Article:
Edutainment For Kids!

“Edutainment, both inside and outside the classroom, helps to make learning fun. American illustrator Peter Catalanotto coined the term in the 1990s while teaching students about writing and illustration.” — American University, School of Education.

What is “Scribble Stadium”?

Scribble Stadium is an interactive learning platform for grade school children. It was founded by a man named Graig Peterson, an ex-classroom teacher, now a pioneer within the EdTech scene.

Screens are all around us, and kids use them often. Most of the time to play games or do something else outside the realm of educational material. Scribble Stadium is well aware of this dilemma, and they are here to help! This is done by gamifying creativity, which turns “reluctant readers” into authors and illustrators, through a collaborative world-building game.

“Story Squad” was the original name of the application, it is now called “Scribble Stadium”

An imposing task

There had been many other developers who worked on the codebase for Scribble Stadium before me. This made it into the largest repository that I had ever personally seen, so it was incredibly daunting to navigate at first. The sheer number of files… I was a little fearful that I would not be able to wrap my head around what was happening. Then I was concerned that this would cause me to become an ineffective teammate, and in turn, prevent us from completing the task that was assigned to us.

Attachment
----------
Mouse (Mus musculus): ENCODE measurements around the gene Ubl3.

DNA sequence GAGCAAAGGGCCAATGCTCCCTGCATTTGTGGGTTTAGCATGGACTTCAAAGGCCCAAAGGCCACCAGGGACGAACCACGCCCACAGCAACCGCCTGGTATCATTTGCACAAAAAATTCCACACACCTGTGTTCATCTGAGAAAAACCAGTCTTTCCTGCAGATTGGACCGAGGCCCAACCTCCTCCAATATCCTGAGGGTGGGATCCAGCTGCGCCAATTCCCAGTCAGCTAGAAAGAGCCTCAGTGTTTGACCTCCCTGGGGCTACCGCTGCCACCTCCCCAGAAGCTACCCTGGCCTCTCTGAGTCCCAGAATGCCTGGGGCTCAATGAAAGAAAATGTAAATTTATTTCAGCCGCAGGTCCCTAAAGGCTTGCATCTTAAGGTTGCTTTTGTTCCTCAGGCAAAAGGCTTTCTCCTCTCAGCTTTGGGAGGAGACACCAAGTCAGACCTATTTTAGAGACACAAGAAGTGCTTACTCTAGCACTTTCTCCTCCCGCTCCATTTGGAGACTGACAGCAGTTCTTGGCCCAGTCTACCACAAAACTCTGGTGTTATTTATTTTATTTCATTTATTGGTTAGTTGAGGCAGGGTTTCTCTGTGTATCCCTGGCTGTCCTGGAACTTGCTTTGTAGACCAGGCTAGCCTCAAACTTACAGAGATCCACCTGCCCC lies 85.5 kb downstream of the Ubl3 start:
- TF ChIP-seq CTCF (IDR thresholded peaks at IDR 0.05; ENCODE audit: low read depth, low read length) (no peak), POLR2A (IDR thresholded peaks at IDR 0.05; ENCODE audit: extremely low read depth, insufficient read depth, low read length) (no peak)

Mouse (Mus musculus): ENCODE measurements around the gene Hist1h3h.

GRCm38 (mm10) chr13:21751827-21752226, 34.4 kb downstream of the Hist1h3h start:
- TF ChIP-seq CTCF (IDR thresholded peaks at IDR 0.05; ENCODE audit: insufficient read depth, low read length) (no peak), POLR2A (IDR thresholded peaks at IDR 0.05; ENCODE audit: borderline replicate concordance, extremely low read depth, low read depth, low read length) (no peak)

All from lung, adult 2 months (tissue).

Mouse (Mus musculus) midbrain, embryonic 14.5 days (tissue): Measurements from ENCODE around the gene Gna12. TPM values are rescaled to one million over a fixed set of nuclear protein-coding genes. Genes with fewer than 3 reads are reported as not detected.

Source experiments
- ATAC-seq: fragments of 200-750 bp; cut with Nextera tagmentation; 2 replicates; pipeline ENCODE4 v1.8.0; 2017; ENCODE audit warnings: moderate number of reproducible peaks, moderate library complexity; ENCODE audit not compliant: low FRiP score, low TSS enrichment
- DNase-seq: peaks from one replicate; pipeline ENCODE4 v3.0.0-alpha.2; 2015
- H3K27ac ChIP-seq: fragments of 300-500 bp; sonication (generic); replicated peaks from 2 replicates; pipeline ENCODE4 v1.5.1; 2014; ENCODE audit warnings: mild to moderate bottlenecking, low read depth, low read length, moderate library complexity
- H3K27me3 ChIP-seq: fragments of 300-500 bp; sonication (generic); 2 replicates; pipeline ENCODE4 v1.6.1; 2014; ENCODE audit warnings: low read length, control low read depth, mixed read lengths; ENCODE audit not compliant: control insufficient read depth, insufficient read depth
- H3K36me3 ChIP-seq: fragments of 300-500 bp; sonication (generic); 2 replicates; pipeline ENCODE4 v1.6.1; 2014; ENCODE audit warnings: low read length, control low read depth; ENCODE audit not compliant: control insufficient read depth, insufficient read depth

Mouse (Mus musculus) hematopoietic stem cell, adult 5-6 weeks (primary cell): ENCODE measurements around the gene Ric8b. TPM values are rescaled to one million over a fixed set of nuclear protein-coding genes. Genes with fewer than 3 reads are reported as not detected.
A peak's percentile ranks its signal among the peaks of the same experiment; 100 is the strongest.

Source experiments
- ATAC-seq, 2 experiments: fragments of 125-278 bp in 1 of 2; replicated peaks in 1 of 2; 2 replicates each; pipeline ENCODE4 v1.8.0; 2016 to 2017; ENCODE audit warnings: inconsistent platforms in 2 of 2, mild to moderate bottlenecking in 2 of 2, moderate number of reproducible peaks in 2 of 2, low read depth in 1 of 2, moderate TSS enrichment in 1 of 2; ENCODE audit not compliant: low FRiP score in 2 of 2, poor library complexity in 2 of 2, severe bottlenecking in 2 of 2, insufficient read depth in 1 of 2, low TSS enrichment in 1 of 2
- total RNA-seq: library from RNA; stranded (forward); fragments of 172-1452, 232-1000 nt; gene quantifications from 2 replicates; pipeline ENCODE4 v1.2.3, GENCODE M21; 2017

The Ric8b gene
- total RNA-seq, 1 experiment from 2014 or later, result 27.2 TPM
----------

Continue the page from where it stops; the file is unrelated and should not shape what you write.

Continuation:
The cohort that I was in, LabsPT22, was split up into three teams. I ended up on Team C. Our team was assigned the responsibility of swapping authentication services, from Okta to Auth0. The Scribble Stadium stakeholders had a problem with Okta, which was a less than seamless and thematically incongruent service in comparison to Auth0. The idea was to swap the services and that would fix the problem.

As we began to learn more about Okta’s authentication flow, Auth0’s flow, and how to plug those elements into the codebase appropriately, we were given roles to fulfill during our time in Labs. These roles were set in a “choose your own adventure” style by having us rank our preferences for a set of specialized roles. The roles included the following:

  • Technical Project Manager
  • UX Engineer
  • Frontend Engineer
  • Backend Engineer Node

At first, I was leaning towards the Frontend Engineer position, which would have kept me a little bit more in my comfort zone, but I decided to make it my second choice and volunteered for the role of Technical Project Manager.

Off to the races!

As the Technical Project Manager, I was responsible for coordinating the workflow for our team. Product features needed to be scoped down as specified by our roadmap, first into user stories, and then into technical tasks that the team would complete providing solutions for the product. Our first user story read something like this:

“As a user, I want to be able to securely login/sign-up on the Scribble Stadium Website, so that my child can benefit from the Scribble Stadium experience.”

Gif of the Trello Process.

Once we had formulated the proper user story, we began to break it down into smaller tasks. The first being; Research of Auth0. We utilized Trello to manage our scrum processes as seen in the gif on the left. It was vital for keeping us organized and on task throughout our labs experience.

After researching Auth0 and its implementation, we came away with a few takeaways. The first was that conveniently, Auth0 provided a perfect universal Log In/Sign Up form component that could be styled to complement our application, as well as make it secure.